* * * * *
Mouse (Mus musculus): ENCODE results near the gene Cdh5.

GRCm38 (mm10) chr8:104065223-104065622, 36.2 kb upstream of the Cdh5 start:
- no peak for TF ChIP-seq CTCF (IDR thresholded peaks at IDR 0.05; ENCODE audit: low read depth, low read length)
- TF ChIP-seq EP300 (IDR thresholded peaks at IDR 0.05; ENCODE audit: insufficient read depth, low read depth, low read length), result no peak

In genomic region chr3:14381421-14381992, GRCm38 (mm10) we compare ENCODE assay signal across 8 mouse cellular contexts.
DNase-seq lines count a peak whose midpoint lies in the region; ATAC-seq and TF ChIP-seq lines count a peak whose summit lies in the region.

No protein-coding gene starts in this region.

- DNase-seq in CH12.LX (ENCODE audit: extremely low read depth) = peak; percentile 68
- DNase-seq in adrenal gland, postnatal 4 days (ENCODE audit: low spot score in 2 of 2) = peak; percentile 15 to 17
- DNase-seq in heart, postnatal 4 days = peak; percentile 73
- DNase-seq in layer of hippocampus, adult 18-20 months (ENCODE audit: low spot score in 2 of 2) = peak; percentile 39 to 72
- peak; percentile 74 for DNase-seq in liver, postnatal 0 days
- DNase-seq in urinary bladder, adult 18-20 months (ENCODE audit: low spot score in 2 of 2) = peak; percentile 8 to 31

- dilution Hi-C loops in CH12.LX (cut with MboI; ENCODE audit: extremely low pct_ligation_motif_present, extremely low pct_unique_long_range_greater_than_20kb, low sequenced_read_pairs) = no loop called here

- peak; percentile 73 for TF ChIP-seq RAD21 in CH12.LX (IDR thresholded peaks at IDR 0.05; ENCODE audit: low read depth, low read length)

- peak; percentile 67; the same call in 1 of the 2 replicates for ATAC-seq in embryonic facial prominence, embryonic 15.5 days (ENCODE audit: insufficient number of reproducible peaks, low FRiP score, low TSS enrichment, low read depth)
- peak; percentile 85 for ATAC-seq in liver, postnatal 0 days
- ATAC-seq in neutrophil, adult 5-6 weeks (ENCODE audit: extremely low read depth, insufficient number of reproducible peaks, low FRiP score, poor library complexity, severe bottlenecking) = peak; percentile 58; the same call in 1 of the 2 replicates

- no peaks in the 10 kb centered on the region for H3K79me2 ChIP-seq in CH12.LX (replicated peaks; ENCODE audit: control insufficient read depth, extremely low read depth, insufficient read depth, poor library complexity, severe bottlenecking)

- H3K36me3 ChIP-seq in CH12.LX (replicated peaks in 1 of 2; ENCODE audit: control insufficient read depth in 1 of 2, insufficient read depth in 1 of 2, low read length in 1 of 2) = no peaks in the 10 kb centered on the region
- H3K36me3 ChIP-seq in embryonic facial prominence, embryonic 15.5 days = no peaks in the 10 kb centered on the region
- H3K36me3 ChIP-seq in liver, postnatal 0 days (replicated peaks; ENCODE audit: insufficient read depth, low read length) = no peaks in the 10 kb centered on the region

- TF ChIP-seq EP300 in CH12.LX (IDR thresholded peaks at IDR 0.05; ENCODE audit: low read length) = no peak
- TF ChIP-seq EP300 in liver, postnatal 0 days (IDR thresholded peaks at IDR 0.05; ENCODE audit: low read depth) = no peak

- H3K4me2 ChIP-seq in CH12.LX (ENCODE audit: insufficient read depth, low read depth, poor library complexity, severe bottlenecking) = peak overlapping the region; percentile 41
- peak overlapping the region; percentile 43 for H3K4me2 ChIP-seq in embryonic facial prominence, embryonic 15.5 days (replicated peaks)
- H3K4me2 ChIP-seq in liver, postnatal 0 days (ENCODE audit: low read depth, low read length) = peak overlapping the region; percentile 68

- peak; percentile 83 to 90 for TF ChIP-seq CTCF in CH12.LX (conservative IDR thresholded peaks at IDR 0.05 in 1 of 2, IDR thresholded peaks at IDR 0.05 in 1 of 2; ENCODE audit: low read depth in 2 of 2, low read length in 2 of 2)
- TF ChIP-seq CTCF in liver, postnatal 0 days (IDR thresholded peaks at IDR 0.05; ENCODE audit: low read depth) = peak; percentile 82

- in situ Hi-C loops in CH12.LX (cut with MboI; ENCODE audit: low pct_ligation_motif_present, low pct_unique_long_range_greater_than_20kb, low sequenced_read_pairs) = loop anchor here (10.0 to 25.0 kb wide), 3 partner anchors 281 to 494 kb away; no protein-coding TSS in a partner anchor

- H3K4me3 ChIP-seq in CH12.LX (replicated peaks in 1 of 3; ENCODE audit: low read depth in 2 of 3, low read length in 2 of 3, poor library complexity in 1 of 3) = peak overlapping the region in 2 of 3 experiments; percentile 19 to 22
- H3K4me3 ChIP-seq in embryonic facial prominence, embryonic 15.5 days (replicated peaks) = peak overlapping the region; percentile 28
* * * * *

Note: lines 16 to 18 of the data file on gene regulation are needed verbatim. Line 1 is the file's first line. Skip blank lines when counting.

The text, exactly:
- peak; percentile 67; the same call in 1 of the 2 replicates for ATAC-seq in embryonic facial prominence, embryonic 15.5 days (ENCODE audit: insufficient number of reproducible peaks, low FRiP score, low TSS enrichment, low read depth)
- peak; percentile 85 for ATAC-seq in liver, postnatal 0 days
- ATAC-seq in neutrophil, adult 5-6 weeks (ENCODE audit: extremely low read depth, insufficient number of reproducible peaks, low FRiP score, poor library complexity, severe bottlenecking) = peak; percentile 58; the same call in 1 of the 2 replicates